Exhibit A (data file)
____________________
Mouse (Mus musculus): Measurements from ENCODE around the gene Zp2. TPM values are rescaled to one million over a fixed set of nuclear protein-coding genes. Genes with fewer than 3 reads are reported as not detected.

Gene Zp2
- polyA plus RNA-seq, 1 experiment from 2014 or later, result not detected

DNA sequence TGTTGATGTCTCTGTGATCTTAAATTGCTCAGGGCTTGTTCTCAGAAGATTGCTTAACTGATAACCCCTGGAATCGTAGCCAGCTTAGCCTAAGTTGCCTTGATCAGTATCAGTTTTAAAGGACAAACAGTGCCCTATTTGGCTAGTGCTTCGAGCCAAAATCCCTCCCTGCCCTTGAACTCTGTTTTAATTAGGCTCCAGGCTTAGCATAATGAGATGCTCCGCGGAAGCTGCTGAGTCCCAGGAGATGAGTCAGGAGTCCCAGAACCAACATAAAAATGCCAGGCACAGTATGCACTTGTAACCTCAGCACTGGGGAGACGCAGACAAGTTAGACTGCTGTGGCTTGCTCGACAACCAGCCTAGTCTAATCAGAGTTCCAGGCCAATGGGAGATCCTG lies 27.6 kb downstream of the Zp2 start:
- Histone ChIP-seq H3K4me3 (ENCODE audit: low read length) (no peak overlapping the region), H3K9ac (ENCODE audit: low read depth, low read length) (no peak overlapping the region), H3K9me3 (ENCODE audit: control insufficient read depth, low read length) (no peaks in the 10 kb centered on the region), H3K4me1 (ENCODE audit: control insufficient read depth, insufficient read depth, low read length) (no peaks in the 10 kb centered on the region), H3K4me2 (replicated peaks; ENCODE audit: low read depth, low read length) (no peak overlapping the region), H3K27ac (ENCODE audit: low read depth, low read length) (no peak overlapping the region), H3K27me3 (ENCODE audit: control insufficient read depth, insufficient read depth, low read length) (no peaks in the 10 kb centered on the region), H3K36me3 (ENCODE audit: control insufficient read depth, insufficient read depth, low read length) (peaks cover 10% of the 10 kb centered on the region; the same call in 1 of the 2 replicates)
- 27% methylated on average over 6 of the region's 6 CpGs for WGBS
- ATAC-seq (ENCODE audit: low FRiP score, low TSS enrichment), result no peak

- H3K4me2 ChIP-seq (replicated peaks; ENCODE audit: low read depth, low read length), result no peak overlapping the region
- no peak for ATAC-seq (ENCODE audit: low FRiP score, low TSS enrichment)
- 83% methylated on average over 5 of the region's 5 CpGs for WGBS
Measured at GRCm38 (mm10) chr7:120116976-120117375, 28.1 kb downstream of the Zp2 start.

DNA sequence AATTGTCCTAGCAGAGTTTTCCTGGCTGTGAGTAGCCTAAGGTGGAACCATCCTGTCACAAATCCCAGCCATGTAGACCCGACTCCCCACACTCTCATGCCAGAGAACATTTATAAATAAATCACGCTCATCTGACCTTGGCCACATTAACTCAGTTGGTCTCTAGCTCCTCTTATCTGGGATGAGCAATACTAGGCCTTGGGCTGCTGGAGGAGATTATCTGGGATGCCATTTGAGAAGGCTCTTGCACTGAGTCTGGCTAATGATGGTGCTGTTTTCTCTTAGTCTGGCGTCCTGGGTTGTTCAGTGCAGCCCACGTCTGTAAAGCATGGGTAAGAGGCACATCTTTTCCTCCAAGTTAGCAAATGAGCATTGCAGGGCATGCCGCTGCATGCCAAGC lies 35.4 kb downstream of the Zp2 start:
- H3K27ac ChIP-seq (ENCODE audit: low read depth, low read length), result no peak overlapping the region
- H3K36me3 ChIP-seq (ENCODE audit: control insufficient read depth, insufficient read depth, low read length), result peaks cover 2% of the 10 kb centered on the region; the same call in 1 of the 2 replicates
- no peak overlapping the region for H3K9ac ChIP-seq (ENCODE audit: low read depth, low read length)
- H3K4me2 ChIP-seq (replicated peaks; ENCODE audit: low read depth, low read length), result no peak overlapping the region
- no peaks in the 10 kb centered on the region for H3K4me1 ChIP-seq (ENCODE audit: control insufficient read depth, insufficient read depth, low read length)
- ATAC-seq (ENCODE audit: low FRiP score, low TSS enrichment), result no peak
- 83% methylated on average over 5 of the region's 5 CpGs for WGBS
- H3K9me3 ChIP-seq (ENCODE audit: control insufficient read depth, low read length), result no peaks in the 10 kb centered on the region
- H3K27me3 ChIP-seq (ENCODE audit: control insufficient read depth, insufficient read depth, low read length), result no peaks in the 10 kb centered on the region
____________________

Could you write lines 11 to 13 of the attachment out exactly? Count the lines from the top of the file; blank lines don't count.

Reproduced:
Measured at GRCm38 (mm10) chr7:120116976-120117375, 28.1 kb downstream of the Zp2 start.

DNA sequence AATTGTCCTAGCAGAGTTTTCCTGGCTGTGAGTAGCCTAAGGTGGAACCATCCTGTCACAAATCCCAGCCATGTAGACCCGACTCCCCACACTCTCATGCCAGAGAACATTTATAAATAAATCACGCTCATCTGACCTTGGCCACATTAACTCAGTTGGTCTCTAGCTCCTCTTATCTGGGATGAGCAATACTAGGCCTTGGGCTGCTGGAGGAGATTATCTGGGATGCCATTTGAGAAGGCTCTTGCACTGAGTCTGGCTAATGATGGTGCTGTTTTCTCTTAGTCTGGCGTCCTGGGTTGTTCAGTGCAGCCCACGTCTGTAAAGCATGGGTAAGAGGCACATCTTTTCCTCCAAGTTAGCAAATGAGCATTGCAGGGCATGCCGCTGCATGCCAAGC lies 35.4 kb downstream of the Zp2 start:
- H3K27ac ChIP-seq (ENCODE audit: low read depth, low read length), result no peak overlapping the region